“When I visited the Syrian refugees in Lebanon, I said to them, ‘Had I been a barber, I would have cut your hair. Because I am a cookbook writer and photographer, I am doing what I can do to help through my work.’” —Barbara Abdeni Massaad
Barbara couldn’t sleep. The photograph she had seen on the news was haunting her—an image of a Syrian girl lying in the snow.
Beirut was bitterly cold that night. Even with the heater on, it was frigid in Barbara’s apartment. And if she was cold, that meant the hundreds of women and children living in tents at the Beqaa Valley refugee camp in the Lebanese mountains must be freezing. Literally. It was an unbearable thought.
Barbara Abdeni Massaad decided she had to “get closer to the problem.” The problem being that one-quarter of Lebanon’s population is now made up of Syrian refugees who began flooding into the country two years ago after their homeland erupted in a massive civil war—and then some. The conflict continues. Cities are in ruins, the country is in chaos, and families are still fleeing their homes as a matter of survival. Many countries have turned their backs on this humanitarian disaster, while Syria’s neighbors—Lebanon, Jordan, Turkey, and Iraq—have collectively absorbed more than four million refugees. To say that the need for relief is great is an understatement.
Although she felt she wouldn’t be of much use, Barbara had to visit the Beqaa Valley camp. “It was like a calling. I had to go and see it,” she said. She started talking to families and getting to know them. She started gathering clothes. She started taking photographs.
It Started with Soup
Barbara Massaad is a founding member of the Slow Food Beirut movement, which has established markets in Beirut and a little further southeast in Hammana. A Portuguese-American friend of hers said, “Let’s do a soup kitchen and let’s make soup for the refugees.” Warm, homemade soups. Barbara thought it was a great idea. “We went every week,” she says. “They were very grateful.”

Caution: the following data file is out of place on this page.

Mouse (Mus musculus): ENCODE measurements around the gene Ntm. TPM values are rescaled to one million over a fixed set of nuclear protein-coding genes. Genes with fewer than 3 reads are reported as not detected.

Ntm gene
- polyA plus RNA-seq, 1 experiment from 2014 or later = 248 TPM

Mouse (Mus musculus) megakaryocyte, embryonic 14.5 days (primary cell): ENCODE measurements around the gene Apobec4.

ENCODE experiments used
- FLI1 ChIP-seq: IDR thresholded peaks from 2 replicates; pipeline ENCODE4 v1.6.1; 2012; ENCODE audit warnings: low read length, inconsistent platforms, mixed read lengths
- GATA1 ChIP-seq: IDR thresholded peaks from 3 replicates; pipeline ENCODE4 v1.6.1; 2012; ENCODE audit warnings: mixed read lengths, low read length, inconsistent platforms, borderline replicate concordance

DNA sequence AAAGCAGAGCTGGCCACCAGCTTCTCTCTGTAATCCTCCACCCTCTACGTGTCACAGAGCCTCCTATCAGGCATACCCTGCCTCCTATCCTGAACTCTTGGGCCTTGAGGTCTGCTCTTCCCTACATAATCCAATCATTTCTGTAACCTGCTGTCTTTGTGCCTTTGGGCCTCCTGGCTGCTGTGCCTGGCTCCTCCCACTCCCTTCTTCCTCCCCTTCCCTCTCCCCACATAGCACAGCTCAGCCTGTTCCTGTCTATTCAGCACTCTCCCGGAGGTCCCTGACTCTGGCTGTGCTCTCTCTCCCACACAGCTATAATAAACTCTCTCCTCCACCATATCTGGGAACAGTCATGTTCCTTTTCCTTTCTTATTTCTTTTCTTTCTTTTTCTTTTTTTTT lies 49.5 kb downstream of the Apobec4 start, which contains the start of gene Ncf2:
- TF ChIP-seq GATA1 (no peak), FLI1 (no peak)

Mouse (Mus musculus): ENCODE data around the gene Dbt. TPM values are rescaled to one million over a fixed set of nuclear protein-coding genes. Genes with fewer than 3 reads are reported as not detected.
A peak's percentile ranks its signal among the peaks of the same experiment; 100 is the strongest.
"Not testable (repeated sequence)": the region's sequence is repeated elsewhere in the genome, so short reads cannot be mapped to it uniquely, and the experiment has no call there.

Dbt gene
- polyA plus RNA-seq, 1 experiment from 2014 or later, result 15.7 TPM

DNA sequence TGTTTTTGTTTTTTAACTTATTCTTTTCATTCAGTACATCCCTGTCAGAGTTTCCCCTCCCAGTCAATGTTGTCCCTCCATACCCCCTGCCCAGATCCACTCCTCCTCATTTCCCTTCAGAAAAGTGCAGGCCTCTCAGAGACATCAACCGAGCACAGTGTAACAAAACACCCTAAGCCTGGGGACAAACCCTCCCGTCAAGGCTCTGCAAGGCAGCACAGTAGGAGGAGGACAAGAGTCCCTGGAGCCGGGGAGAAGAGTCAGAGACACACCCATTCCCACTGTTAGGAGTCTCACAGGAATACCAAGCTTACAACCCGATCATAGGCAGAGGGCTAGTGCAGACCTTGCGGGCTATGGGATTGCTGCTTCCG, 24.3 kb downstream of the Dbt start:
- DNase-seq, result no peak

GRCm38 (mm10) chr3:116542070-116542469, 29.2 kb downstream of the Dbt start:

Barbara wanted to do more. Using her extraordinary gifts as a photographer, culinary artist, and award-winning cookbook author, Barbara published her fourth book, Soup for Syria: Recipes to Celebrate our Shared Humanity, a collection of delicious soup recipes contributed by top chefs from around the world. One hundred percent of the profits from Soup for Syria book sales goes towards refugee food-relief efforts.
On the night of the first book-signing event in Beirut, Barbara was pretty nervous. “For many people here in Lebanon,” she explains, “Syrian refugees are a burden to them and they don’t want to get involved. . . . I was scared that not a lot of people were going to show up.” To her amazement, the event was a huge success.
“I also invited refugees . . . and they did theater skits and they sang. It was really touching. There is a little girl whom I love very much, her name is Aya, she signed books for people. . . . It was an amazing, amazing, amazing night. That I’ll never forget.” Barbara sold 560 copies of the book that evening. And bowls and bowls of soup.
Barbara Massaad with Syrian refugee Aya (photo by Christina Ghafari)
One week later, the book sold out entirely, raising a total of $30,000. Soup for Syria has now been republished in the U.S., UK, Italy, and the Netherlands, and will soon be available in Germany. “A lot of people understood the message,” Barbara said, “and I saw that out of nothing, something can come out.”
Soupe, Zuppa, Sopa, Surba, Soup